For this final project, students will be encouraged to make personal connections between their own experience with observing the world around them, and that of the unit authors. Mr. DeLucia and I will create a rubric for this project and make it available to each student at the beginning of the unit.
Detailed Lesson Plan 1: Week One, Class A
Objective: to introduce students to the astute observation powers of a renowned poet and to have the students discuss what kinds of things we can "see" both in reality, and in metaphors within poetry. The reading is Neruda's "Ode To An Artichoke".
Activity and Discussion: The class will open with a discussion about an actual, fresh artichoke with all its outer leaves intact. I will pass it around and everyone will take off a leaf (and eat it if they wish, although without melted butter the leaves are fairly bitter). I will also show several artichoke hearts. We'll discuss the difference between the fresh artichoke and the residual, soft heart. After reading Neruda's Ode aloud, I'll ask for volunteers to mention any metaphor in the poem. We'll think back to the fresh artichoke and think about what Neruda wants us to notice about the vegetable. I will introduce the question, "what does the author see and what does he want us to see?" And, "why would someone want to write an Ode to an artichoke?" Students will be encouraged to start writing in their unit journals about what they have learned so far.
Differentiated Instruction: Lower level readers can participate in the discussion to the extent of being able to describe the physical characteristics of an artichoke. All students will be reminded of the definition of a metaphor, and the difference between a metaphor and a simile. More advanced readers will be asked to comment on the style of the poem, how it is laid out, what they think Neruda intended by his "shopping list" style of writing. I will post vocabulary words in advance on word bank charts and we will discuss their meanings:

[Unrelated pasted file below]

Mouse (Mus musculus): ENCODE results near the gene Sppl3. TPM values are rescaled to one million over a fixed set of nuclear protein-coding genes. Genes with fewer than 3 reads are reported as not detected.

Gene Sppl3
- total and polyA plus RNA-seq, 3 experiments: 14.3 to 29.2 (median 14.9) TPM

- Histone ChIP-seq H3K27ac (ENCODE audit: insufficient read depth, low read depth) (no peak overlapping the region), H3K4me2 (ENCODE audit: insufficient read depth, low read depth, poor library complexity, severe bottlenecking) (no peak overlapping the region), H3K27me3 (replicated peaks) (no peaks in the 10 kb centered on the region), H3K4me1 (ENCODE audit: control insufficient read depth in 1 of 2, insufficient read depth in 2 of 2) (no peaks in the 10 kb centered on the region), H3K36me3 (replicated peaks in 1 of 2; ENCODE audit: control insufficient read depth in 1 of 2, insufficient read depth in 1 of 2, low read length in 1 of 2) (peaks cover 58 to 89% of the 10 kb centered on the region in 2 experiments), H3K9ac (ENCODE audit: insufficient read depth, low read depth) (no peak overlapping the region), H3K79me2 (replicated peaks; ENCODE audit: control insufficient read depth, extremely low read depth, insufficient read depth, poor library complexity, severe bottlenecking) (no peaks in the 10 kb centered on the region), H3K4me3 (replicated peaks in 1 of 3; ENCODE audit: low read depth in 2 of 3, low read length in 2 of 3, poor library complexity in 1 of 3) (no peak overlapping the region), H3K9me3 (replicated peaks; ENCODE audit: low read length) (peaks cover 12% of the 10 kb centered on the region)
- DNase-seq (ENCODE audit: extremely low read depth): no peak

In Class Exercise: each student will write in his/her writing notebook about an ordinary food item which they can choose from the following: an orange, a banana, a raw or hard boiled egg, or a popsicle. Each of these items needs to be unwrapped before it can be eaten, and each has a soft heart. Students may write prose or try poetry for this assignment.
Assessment: Mr. DeLucia and I will read these notebook entries and score at 0, 1, or 2, a rubric the students are familiar with as it is used for CMT writing. We will be looking for descriptive details, sentence structure, and metaphors or other imitations of Neruda's writing style. With the student's permission, we will post good examples on in-class bulletin board.
Detailed Lesson Plan Two: Week 2, Class B
Objective: to introduce students to a group of characters who have unique reactions to the same situation - the need to leave home and make some money. The characters seek their fortunes in different ways, and react to each other's findings with a variety of emotions. The youngest brother finds only shells, one of which turns out to have a magic ring inside. There are elements of the familiar in this story (Three Little Pigs, Jack and the Beanstalk, among others) and also the addition of magic in the form of a Turquoise Ring. We will expand vocabulary by using descriptive adjectives for the brothers and their adventures. The reading is "The Turquoise Ring", a Chilean folktale of unknown authorship from the folktale collection, The Emerald Lizard.
Activities and Discussion: After reading the tale aloud, I will ask for a synopsis of the story - what happened and in what order? What did each brother do? How did the brothers react to each other's fortune? What is special about the youngest brother, the "dreamer"? What additional adventures does he have? What would have happened if he hadn't found the ring? Should this be considered "earning a living"? What did the other brothers do with their money? What do the older brothers observe? The younger brother? What do we see in the story that could be considered positive? Negative? Together, we will make a chart for this synopsis and brainstorm about the qualities and characteristics of each brother.